5 tax tips to max cashback on your property investment
With tax season knocking at the door and the economy sailing into rougher waters, here are strategic ways property inves...
The financial year has ended and we're now smack bang in the middle of the crazy tax season.
Blogger: Kevin Lee, Smart Property Adviser
Some organised Aussies have already lodged their tax returns and some even have their refunds.
For us investors though, our tax return is more complicated (unless you're well prepared) and for those negatively geared investors, I hope you don't suffer too much of a loss this year. Did you know that in 2011 (the latest stats available) approx 1.76 million property investors claimed $13.2 billion in losses due to negative gearing?
A common misunderstanding of property investors is that "whatever you lose on a rental property is what you will receive as a refund in your tax return". This isn't true – your losses are tax deductions; they reduce your taxable income by the same dollar figure.
Let's look at a very simple example: John has a $180,000 PAYG income before taking into account his 'great' little investment property – which costs him $13,500 a year to 'support'. John doesn't get a $13,500 tax refund; instead his taxable income reduces to $166,500 – so he'll pay about $5,400 less tax.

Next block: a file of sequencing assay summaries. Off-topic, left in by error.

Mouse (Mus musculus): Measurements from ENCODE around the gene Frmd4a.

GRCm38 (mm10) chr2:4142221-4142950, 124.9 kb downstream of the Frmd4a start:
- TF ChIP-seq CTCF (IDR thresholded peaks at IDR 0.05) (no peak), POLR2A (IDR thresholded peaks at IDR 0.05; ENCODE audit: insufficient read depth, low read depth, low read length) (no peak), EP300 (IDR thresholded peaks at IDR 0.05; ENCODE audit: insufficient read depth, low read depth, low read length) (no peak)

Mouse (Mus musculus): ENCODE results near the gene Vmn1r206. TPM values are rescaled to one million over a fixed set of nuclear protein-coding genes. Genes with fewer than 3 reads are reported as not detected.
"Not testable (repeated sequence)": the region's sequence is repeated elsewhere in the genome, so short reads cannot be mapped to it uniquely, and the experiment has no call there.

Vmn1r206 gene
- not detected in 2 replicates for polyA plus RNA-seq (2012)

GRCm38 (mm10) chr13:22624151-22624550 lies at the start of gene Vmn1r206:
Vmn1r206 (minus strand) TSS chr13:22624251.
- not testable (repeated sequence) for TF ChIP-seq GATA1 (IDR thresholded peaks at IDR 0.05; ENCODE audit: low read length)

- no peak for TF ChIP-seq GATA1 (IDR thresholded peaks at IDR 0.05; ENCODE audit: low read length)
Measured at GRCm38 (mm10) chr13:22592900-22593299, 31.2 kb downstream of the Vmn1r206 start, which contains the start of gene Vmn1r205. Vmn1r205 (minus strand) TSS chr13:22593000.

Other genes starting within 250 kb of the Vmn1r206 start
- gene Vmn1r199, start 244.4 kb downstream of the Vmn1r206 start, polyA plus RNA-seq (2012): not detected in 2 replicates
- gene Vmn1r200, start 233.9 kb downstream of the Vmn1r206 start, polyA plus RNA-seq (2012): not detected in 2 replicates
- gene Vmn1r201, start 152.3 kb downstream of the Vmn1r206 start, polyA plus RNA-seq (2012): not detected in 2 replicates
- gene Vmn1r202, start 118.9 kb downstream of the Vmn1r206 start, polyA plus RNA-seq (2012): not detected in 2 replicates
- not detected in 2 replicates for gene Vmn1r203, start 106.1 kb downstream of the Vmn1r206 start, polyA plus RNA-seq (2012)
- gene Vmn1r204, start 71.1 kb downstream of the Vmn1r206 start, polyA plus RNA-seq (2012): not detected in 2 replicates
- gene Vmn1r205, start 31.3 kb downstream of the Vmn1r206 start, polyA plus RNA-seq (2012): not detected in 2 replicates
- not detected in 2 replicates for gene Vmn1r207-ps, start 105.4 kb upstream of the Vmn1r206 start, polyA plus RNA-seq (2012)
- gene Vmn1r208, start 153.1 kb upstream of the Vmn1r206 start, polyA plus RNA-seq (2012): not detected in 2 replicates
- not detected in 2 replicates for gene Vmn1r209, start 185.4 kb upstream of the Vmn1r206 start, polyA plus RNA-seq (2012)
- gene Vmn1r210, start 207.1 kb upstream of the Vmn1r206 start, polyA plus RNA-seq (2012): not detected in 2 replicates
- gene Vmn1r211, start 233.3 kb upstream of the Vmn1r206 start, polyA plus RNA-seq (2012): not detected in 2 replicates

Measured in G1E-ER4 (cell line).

Leaving him around $8,100 out of pocket. Warren Buffett famously said once that 'Rule No. 1 is 'never lose money' and that rule No. 2 is 'don't forget rule No. 1'
Sadly most Aussie investors don't understand this salient point – the great majority have just one investment property, and that's often because the negative-gearing strategy they blindly followed actually stops them from purchasing their next and subsequent properties. Hardly the strategy they'll need in order to achieve that goal of financial freedom!
Many Australians will use their tax return to buy a new television, some toys for the kids or even toys for themselves. The reality is though, that you don't really need that 'thing' do you?
As an investor, here are three smart ways to use the funds from your tax return:
1. Pay off one or more of your credit cards.
I often urge people not to fall into the ‘End of Financial Year’ (EOFY) marketing trap and feel the need to buy something new with their tax return because the item was on 'special'.
Your excess cash should really be put to better use – like paying off your credit cards.
Did you know that in Australia we currently have a combined credit card debt of $50.1 billion? That's the amount that we're paying interest on – the amount we can't or don't pay off each month!
Want that in plain English? That's $2,140 for every man, woman and child in Australia.
The five biggest mistakes people make with their credit cards are:
1. Often make late payments
2. Exceed their limit
3. Over-use their card/s
4. Make only the minimum payment
5. Don't pay the card down to zero every month
Most people understand and quite often ignore mistakes one to three, but not many people fully understand points four and five and how damaging these can be to your financial future.
Let me explain: if you don’t pay off your credit card/s balance in full every month so that you never, ever pay any interest, when you apply for a loan the bank's credit calculators multiply your total limits by FOUR and deduct that figure from your borrowing capacity.